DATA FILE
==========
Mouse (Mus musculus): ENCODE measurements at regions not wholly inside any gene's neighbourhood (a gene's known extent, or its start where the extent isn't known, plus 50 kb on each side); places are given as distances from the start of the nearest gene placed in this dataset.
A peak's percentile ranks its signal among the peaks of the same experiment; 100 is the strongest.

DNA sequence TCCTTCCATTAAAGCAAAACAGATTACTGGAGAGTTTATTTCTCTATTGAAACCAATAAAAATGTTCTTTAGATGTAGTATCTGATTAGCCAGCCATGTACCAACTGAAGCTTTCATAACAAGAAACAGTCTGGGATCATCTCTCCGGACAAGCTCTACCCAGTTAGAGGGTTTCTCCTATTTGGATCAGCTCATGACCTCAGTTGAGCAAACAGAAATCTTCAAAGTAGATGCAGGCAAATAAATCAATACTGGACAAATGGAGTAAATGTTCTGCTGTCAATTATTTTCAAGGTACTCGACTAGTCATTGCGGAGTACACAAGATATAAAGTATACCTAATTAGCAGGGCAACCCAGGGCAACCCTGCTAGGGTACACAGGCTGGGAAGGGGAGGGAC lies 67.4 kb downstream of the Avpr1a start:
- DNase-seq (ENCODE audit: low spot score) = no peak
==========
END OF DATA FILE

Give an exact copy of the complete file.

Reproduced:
Mouse (Mus musculus): ENCODE measurements at regions not wholly inside any gene's neighbourhood (a gene's known extent, or its start where the extent isn't known, plus 50 kb on each side); places are given as distances from the start of the nearest gene placed in this dataset.
A peak's percentile ranks its signal among the peaks of the same experiment; 100 is the strongest.

DNA sequence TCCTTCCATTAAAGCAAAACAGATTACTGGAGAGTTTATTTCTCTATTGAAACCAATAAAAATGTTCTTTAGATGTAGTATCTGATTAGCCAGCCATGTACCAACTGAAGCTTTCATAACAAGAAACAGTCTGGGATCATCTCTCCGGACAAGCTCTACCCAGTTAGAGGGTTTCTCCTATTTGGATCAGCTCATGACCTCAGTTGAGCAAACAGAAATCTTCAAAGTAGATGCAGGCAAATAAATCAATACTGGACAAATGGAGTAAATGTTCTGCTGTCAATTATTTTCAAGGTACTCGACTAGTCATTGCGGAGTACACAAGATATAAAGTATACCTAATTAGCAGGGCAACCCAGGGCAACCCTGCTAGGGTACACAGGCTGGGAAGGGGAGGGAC lies 67.4 kb downstream of the Avpr1a start:
- DNase-seq (ENCODE audit: low spot score) = no peak